Sydney dad and physiotherapist, Theo Theodosi, was told to get his affairs in order when he was diagnosed with advanced lung cancer in 2017.
“CT scans, MRIs, lung biopsies… I came out with stage three lung cancer. They couldn’t do surgery, they couldn’t do radiation, they couldn’t do chemo,” the 62-year-old told Nine News.
Then he met Dr Venessa Chin, who suggested a new immunotherapy drug called Keytruda, which helps the body’s own immune system target and kill cancer cells.
Mr Theodosi quickly began to see results in what he calls a “Benjamin Button” recovery from lung cancer.
“I look younger and healthier, and my face looks totally different, so yes, Benjamin Button,” Mr Theodosi said — referencing the famed F. Scott Fitzgerald story (and later film adaptation) about a man who ages backwards.
Mr Theodosi said he paid close to $6,500 apiece for the first four rounds of new treatment. After two years of treatment and surgery to remove a lump, Mr Theodosi got the all-clear.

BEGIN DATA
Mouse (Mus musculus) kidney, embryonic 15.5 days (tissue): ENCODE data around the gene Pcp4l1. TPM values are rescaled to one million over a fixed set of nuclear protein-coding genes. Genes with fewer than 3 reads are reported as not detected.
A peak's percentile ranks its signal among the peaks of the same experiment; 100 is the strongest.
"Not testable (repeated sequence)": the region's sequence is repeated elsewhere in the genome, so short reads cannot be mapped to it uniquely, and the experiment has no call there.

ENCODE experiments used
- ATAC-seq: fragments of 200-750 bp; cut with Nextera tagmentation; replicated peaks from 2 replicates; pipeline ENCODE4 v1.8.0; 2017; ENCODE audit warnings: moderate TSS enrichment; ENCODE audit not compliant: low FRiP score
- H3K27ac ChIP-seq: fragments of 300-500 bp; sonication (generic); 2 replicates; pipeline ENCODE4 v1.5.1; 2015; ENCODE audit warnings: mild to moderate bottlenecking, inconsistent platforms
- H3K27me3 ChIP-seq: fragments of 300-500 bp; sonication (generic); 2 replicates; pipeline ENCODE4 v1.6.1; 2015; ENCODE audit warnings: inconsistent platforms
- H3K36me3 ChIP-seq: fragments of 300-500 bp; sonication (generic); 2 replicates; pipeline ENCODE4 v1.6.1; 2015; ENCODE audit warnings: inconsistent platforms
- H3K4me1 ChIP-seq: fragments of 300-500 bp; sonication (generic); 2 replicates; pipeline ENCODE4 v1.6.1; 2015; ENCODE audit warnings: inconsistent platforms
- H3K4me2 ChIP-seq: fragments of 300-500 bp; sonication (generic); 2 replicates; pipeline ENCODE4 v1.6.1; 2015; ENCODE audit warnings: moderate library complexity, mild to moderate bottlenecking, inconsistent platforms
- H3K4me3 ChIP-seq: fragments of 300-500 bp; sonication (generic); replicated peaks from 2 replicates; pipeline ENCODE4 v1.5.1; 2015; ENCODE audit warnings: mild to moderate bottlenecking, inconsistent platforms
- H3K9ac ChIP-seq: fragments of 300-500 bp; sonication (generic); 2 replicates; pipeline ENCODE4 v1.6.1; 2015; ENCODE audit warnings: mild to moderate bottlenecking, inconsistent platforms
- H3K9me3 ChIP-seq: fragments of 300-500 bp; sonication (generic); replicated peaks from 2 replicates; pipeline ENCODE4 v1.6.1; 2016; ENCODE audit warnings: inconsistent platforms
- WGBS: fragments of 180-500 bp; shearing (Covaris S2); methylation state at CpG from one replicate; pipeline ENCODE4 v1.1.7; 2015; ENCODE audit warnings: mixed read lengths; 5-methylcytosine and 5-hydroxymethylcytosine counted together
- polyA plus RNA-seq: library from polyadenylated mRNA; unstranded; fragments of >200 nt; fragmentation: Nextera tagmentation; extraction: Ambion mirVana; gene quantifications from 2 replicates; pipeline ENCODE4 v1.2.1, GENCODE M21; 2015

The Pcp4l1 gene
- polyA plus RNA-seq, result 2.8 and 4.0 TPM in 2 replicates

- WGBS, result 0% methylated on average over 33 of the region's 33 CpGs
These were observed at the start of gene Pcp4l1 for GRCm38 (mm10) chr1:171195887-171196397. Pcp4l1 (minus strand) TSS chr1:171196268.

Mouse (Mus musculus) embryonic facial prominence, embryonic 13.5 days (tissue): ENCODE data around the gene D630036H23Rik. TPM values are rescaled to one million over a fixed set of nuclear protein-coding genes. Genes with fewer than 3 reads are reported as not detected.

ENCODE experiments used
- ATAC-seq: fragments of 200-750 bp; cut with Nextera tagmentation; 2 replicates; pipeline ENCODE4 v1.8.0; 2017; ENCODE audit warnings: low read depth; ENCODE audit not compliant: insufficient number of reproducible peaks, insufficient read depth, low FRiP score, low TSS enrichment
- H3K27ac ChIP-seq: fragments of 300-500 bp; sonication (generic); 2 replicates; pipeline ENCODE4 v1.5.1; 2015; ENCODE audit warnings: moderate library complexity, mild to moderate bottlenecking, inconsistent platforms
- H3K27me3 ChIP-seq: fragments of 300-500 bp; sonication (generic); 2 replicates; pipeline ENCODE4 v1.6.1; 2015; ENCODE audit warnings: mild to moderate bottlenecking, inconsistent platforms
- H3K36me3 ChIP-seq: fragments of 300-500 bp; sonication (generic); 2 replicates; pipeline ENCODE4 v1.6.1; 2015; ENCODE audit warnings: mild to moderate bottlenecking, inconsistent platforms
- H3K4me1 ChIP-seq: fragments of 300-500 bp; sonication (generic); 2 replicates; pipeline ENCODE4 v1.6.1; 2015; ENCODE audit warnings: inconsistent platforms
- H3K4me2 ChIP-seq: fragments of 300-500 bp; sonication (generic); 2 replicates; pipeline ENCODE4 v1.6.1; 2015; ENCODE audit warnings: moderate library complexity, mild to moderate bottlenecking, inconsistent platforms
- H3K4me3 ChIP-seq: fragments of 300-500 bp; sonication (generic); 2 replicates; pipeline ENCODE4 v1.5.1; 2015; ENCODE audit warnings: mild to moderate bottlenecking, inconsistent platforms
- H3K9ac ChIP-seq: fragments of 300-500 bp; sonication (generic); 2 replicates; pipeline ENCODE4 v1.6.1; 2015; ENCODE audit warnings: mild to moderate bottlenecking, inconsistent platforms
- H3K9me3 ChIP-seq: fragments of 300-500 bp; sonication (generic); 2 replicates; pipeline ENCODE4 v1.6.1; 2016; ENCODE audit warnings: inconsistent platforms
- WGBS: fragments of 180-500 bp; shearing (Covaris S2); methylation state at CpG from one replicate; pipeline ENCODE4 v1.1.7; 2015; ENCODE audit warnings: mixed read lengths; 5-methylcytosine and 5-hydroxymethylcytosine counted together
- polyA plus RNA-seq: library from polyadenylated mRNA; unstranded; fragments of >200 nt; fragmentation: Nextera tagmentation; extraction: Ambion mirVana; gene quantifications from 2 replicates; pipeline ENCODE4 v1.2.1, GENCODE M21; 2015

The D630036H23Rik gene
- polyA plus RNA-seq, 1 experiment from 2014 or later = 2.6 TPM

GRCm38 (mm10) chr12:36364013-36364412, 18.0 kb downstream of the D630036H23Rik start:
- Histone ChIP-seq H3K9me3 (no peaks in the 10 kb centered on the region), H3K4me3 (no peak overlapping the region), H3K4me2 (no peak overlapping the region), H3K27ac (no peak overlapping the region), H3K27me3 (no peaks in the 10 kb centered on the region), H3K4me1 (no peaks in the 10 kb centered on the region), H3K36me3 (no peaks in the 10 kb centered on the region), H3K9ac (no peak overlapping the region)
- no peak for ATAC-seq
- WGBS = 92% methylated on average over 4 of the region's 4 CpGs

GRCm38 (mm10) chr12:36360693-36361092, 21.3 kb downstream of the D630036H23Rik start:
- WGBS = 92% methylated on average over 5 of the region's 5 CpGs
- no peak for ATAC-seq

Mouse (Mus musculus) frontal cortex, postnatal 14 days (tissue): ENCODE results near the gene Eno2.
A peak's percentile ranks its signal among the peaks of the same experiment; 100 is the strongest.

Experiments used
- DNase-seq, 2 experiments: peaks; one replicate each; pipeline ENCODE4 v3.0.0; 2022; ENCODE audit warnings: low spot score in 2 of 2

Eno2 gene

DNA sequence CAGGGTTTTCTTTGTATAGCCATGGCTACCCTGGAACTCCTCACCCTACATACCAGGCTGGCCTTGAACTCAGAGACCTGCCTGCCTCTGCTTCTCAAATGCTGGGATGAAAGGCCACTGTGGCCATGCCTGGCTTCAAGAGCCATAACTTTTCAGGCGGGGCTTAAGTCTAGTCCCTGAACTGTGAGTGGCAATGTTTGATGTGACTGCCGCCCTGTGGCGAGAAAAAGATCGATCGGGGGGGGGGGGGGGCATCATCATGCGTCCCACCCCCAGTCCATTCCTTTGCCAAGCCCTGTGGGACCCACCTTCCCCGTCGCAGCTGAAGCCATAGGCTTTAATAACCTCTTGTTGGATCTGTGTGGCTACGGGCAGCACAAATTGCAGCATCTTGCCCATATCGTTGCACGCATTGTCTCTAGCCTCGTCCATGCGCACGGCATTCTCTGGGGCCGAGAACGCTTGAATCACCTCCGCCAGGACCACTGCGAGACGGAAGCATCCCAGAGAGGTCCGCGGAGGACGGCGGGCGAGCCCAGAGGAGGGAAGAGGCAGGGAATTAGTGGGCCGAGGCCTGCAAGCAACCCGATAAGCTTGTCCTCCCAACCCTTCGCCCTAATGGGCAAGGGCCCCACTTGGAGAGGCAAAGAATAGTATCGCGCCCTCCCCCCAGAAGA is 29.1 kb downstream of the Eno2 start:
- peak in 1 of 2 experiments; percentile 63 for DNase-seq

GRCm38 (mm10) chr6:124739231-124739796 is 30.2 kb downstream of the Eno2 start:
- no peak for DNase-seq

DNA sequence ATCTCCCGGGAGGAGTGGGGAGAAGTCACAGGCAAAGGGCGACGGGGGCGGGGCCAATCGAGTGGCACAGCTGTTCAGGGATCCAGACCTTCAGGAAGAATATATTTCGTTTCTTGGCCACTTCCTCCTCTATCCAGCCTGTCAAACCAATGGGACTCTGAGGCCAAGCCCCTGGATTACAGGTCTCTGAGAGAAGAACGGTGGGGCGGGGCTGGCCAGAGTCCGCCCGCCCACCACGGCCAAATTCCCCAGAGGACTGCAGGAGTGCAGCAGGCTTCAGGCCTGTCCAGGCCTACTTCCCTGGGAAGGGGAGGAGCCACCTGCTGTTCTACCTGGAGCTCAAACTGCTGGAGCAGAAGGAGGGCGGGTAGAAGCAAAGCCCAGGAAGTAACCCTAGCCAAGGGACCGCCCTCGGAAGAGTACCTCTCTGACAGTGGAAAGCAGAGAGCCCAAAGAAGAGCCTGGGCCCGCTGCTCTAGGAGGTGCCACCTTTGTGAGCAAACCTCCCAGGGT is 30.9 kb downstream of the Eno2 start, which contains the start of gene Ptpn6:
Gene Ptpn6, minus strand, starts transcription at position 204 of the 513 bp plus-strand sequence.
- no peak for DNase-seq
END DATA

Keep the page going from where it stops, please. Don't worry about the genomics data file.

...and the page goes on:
“The lymph nodes within the lungs, which had previously had cancer in them on the scans, looked like they’d been cleared of cancer,” Dr Chin said.
“Theo’s been able to continue to work during this time. He’s been relatively well, doing overseas trips and sort of getting on with his life.”
Mr Theodosi’s case has helped put the potentially life-saving drug on the Pharmaceutical Benefits Scheme (PBS).
Dr Chin is now conducting research to see if there is a way to predict which advanced lung cancer patients will respond to immunotherapy. Mr Theodosi has donated $10,000 to the study, in the hope it helps others achieve results like his.
“I hope it gets out there and really, really helps the masses,” he said.